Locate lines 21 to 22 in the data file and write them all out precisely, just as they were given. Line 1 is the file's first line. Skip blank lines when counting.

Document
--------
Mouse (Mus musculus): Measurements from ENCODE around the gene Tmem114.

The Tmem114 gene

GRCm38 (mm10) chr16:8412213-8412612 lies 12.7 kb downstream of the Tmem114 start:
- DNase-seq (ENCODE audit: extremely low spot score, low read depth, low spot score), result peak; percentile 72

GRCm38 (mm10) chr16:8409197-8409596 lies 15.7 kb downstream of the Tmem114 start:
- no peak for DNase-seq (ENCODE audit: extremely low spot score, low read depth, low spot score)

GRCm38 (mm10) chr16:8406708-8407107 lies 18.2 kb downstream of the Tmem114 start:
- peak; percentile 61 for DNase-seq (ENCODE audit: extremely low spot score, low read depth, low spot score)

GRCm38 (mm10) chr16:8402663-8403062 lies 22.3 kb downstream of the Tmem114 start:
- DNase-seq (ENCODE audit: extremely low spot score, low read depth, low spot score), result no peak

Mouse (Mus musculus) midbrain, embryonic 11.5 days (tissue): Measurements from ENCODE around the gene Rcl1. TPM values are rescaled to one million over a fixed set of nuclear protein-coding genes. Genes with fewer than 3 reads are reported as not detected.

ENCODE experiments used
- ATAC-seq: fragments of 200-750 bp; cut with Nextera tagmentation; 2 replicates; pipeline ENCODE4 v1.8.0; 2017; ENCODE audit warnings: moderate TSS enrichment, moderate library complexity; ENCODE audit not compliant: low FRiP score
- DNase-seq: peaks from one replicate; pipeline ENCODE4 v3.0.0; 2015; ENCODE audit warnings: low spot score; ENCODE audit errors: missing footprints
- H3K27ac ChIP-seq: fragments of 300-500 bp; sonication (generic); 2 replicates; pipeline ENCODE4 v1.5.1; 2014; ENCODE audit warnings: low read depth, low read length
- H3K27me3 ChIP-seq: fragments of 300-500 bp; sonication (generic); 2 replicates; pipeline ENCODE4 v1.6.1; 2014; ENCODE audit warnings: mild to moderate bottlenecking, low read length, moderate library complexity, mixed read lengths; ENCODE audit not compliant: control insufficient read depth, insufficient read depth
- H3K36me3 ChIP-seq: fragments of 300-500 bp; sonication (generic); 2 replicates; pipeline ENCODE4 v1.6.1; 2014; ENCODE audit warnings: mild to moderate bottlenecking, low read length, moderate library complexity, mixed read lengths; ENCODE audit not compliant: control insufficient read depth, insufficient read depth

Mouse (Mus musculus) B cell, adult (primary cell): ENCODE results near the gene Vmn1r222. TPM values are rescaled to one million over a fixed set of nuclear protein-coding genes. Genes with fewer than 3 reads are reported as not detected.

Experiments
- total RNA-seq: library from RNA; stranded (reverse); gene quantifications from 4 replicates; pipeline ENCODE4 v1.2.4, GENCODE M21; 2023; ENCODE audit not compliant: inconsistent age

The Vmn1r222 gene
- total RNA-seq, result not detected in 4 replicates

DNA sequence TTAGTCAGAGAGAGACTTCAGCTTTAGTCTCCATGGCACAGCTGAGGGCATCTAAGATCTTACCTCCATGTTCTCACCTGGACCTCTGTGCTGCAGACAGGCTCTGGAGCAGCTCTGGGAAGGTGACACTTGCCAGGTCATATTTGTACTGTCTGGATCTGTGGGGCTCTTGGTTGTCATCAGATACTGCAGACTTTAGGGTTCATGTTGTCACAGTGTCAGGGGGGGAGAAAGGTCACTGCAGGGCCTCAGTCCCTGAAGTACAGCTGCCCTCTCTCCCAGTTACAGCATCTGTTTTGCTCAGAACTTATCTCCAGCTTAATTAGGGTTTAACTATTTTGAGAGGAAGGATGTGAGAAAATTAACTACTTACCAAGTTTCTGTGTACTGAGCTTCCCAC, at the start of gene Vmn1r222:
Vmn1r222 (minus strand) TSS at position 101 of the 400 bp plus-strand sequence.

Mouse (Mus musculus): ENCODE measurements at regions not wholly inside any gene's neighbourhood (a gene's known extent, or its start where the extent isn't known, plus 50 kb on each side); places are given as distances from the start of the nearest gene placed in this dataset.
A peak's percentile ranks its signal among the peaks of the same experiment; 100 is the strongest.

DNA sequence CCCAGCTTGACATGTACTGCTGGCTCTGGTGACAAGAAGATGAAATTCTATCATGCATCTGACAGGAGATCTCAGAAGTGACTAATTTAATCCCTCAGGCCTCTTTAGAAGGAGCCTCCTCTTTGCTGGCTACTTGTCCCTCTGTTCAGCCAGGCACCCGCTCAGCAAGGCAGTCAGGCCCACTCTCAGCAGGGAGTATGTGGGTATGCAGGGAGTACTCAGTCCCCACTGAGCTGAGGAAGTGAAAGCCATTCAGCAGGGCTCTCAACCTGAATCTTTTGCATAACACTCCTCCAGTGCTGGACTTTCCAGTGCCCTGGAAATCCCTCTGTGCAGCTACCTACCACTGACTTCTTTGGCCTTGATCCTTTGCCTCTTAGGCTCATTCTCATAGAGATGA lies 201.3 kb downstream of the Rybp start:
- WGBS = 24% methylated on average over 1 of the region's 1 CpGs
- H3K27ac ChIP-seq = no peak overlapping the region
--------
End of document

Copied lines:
The Vmn1r222 gene
- total RNA-seq, result not detected in 4 replicates